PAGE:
Photo credit: Max Becherer/AP

Parts of America’s Deep South are in the middle of some out-of-control flooding, and the waters are continuing to rise.

The Weather Channel reports that 30 inches of rain fell in the town of Watson, La., which is in the Baton Rouge metropolitan area, and that number is expected to climb. NASA’s Global Precipitation Measurement (GPM) satellite measured that at one point Thursday night, rain was falling at a rate of 3.9 inches per hour. This is quite a lot considering it only takes around two feet of rain to drag cars away.

The scene from witnesses is just as bad as you’d expect. According to the Associated Press:

“From the air homes in southwest Louisiana looked more like little islands surrounded by flooded fields. Farmland was covered, streets descended into impassable pools of water, shopping centers were inundated with only roofs of cars peeking above the water.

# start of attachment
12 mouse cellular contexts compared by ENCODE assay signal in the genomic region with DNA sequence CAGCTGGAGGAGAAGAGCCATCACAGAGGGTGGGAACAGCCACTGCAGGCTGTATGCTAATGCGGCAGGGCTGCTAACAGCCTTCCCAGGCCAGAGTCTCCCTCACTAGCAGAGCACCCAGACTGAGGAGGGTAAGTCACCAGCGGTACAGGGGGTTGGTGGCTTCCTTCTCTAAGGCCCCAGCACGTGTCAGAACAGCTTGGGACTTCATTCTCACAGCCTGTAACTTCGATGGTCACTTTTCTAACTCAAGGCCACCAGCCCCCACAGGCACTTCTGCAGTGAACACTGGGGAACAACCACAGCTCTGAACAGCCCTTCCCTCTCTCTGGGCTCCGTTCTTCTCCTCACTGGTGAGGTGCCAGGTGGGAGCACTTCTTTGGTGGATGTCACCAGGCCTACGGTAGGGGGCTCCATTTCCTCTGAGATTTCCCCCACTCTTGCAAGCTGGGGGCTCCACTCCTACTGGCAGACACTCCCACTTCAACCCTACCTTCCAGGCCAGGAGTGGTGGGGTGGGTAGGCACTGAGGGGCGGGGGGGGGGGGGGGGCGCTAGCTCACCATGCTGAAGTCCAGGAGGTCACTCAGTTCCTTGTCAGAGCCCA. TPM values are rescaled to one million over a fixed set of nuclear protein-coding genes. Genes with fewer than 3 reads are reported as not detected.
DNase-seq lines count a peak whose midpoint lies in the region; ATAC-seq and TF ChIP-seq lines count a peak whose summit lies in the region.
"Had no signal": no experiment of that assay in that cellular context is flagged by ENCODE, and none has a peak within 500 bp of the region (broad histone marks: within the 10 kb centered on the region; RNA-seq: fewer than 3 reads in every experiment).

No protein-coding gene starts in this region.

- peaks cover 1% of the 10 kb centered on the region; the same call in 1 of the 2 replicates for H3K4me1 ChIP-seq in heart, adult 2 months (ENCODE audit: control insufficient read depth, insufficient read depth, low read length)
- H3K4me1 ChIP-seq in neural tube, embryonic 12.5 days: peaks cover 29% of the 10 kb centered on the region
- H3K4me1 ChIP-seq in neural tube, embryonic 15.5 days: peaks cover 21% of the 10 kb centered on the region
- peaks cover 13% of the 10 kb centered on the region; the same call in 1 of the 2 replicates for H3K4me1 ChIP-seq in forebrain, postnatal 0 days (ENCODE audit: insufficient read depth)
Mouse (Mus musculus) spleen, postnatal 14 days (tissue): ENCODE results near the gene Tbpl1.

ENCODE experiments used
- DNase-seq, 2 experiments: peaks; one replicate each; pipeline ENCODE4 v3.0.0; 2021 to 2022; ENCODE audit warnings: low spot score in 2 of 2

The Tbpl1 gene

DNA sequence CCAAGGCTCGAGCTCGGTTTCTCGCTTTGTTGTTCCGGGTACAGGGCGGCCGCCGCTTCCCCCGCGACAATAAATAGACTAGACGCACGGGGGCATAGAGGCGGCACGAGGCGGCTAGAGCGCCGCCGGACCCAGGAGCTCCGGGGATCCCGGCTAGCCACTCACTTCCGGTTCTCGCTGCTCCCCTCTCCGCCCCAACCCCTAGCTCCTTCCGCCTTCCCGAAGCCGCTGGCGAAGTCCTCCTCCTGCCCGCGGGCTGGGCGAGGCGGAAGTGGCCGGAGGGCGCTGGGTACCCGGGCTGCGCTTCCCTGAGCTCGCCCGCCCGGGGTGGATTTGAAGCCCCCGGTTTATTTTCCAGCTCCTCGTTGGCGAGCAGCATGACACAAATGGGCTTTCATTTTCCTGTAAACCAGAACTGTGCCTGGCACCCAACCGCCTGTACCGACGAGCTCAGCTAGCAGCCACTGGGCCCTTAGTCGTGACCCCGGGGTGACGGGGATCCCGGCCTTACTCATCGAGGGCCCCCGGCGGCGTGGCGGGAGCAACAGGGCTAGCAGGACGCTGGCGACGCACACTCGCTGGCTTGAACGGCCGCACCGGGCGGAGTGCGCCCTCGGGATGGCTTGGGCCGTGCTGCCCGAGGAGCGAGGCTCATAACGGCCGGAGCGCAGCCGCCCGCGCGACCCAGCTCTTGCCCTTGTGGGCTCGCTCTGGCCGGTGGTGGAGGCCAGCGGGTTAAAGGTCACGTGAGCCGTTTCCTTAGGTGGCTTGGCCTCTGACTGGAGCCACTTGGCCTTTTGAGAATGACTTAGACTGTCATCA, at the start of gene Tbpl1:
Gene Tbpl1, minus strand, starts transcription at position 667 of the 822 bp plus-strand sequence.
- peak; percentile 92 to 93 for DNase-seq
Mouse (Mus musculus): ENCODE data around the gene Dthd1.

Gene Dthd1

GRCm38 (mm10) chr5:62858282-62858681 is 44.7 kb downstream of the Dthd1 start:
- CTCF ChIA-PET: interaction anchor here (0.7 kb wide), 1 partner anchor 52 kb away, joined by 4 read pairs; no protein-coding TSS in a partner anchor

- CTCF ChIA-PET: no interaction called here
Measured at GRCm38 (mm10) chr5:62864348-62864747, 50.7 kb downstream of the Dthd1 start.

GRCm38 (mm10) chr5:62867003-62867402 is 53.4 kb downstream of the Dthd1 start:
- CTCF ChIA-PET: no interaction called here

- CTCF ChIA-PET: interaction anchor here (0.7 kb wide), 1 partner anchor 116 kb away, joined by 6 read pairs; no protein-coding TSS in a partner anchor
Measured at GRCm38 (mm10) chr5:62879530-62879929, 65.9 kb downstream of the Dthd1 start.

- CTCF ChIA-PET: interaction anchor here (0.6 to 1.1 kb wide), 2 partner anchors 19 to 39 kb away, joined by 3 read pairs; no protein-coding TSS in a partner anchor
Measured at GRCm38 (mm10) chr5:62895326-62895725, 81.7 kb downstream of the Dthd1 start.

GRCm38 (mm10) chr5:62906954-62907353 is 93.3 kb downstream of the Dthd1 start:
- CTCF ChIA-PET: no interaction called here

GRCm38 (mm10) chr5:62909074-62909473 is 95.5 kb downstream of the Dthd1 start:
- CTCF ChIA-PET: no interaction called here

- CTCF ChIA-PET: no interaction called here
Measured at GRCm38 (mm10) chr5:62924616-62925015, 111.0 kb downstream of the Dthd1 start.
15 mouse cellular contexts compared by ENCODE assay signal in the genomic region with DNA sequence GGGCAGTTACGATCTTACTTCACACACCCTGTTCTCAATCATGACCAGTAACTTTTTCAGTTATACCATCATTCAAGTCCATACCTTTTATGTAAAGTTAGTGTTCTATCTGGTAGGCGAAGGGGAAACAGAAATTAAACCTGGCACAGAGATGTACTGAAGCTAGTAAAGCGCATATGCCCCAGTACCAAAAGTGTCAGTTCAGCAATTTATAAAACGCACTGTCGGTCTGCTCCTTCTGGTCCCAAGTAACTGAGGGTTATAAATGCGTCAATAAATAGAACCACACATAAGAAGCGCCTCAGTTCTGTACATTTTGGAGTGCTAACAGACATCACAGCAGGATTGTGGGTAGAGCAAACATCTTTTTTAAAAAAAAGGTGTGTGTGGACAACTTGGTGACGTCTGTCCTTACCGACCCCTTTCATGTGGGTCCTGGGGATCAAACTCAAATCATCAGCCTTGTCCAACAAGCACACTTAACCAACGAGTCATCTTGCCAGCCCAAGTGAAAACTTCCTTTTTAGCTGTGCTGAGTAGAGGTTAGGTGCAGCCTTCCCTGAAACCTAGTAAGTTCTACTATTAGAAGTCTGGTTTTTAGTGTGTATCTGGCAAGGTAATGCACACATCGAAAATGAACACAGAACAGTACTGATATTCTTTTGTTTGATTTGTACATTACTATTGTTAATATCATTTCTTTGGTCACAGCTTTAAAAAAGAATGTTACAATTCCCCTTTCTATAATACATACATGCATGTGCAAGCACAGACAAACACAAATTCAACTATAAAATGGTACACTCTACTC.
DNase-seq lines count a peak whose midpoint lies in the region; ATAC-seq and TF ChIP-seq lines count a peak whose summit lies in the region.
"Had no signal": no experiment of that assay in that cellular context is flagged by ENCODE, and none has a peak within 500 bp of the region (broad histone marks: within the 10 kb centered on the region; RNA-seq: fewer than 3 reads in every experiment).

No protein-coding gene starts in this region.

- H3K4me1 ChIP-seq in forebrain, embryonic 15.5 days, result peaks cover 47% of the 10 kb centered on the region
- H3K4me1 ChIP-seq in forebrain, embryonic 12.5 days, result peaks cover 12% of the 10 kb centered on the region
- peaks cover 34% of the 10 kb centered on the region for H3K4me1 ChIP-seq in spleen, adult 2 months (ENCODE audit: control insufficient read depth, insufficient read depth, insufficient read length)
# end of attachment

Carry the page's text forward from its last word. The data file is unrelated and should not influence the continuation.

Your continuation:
From the ground it was just as catastrophic. Drivers tried to navigate treacherous roads where the water lapped at the side or covered the asphalt in a running stream. Abandoned cars were pushed to the side of the road, lawn furniture and children’s toys floating through the waters.”

At least six rivers have risen to record levels. The Amite River, for example, exceeded its previous record by over six feet in one area.

The Louisiana and Mississippi governors have both issued states of emergency, although only a few counties in Mississippi are affected. So far, around 2,000 people have been rescued from homes, cars, and other buildings. Three deaths have been blamed on the flooding and one person is still unaccounted for.

This is all due to a low pressure center that was over the Gulf of Mexico, sending heavy rain over southeastern Louisiana and parts of Mississippi. Forecasters are expecting the rain to ease up Sunday as it moves north, but warn that some areas could be seeing heavy rain for the rest of the week.

Photo credit: Max Becherer/AP
Photo credit: Rogelio V. Solis/AP
Photo credit: Max Becherer/AP
Photo credit: Gerald Herbert/AP

This is a developing story.

[Associated Press]